Are those stronger winds tied to human-caused global warming? Some scientists think so, but others say the case is unproven. “We’re not sure because we don’t have enough data, for long enough, to separate signal from noise,” said Eric J. Steig, a scientist at the University of Washington who has studied temperature trends in Antarctica.

Though the role of global warming is unclear now, it is likely to be a factor in the relatively near future. Many experts think warmer air temperatures could start to weaken the ice of West Antarctica from above, even as warmer ocean water attacks it from below.

The warmer water seems to be doing the most damage to a series of glaciers that flow into a region of West Antarctica called the Amundsen Sea. Satellites have identified the most rapid loss of ice there, raising a critical question: Has an unstoppable collapse of the ice sheet already begun?




Red areas have lost significant amounts of ice since 2010.

The Amundsen Sea region is one of the remotest parts of the continent, far from American and British research bases. Working together, the two countries are planning to devote tens of millions of dollars to getting better measurements there, having decided that it is imperative to begin answering questions about the region’s potential collapse.

For instance, scientists need to know a lot more about the ground beneath the glaciers there. Is it slick mud that may allow the ice to flow much faster, or hard rock that may slow down the ice even in a warmer world?

“What we need to know is really the details of what is occurring where the ice, ocean and land all come together,” said Ted A. Scambos, a University of Colorado scientist who is helping to plan the joint research effort.

Unraveling the answers, and gaining a better understanding of how Antarctica’s ice has waxed and waned in the past, may offer a rough guide to the changes that human-caused global warming could wreak in the future.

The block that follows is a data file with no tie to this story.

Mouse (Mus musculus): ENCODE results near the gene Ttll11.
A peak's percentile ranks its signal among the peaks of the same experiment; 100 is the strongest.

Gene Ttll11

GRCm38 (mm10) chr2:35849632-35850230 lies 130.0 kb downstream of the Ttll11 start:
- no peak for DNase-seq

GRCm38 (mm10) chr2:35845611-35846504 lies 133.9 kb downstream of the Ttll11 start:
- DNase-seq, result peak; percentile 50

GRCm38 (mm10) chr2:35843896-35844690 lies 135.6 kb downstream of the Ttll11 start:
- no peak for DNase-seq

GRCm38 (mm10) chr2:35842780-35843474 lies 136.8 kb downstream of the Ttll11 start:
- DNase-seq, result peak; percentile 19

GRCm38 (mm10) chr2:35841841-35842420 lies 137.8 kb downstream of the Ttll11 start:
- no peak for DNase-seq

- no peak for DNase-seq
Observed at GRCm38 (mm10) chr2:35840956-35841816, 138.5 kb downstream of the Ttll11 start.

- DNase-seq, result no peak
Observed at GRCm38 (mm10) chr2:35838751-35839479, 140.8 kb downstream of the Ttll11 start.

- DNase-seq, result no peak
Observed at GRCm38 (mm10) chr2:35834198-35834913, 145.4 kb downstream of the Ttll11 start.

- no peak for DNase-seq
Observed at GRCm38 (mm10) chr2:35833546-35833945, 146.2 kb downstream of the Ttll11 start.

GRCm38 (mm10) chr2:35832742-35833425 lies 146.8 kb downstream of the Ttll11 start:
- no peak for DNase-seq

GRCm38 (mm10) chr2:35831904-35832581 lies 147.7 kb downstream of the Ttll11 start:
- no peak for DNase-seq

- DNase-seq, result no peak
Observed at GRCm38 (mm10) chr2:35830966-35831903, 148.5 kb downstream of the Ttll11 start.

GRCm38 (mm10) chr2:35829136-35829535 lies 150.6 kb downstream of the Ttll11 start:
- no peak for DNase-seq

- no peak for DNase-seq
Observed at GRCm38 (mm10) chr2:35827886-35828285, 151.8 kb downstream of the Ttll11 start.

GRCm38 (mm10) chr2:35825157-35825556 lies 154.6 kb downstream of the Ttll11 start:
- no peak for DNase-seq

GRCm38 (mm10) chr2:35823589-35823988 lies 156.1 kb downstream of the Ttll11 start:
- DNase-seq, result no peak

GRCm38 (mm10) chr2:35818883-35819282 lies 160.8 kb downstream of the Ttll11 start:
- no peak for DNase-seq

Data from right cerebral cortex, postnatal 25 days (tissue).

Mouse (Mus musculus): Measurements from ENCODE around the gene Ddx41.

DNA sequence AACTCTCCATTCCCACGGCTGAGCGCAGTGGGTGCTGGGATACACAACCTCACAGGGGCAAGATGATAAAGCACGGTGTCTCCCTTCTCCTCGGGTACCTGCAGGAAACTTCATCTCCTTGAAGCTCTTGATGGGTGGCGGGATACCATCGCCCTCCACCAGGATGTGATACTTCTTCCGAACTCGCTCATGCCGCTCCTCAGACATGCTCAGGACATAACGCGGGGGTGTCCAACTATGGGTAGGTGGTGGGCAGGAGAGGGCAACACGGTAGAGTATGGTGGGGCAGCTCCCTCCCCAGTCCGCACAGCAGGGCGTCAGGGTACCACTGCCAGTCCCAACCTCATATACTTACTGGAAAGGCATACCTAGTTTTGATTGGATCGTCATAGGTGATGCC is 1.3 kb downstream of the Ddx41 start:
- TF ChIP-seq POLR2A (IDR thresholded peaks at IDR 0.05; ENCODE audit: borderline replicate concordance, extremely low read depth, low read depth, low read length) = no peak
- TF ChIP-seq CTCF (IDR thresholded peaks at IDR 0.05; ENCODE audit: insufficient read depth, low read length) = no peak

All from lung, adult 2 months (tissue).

Already, scientists know enough to be concerned. About 120,000 years ago, before the last ice age, the planet went through a natural warm period, with temperatures similar to those expected in coming decades.

The sea level was 20 to 30 feet higher than it is today, implying that the ice sheets in both Greenland and Antarctica must have partly disintegrated, a warning of what could occur in the relatively near future if the heating of the planet continues unchecked.

But some research suggests that a catastrophe might not yet be inevitable. In a study last year, Robert M. DeConto of the University of Massachusetts, Amherst, and David Pollard of Pennsylvania State University used their computer model to predict what would happen if emissions were reduced sharply over the next few decades, in line with international climate goals.

Under the most ambitious scenarios, they found a strong likelihood that Antarctica would remain fairly stable.

“There’s still a chance that all hell will break loose,” Dr. DeConto said. “But the model is suggesting there’s a way to reduce the risk of a big sea-level rise from Antarctica.”

In the immersive video below, we fly past a six-mile iceberg, a tiny fragment of the Ross Ice Shelf.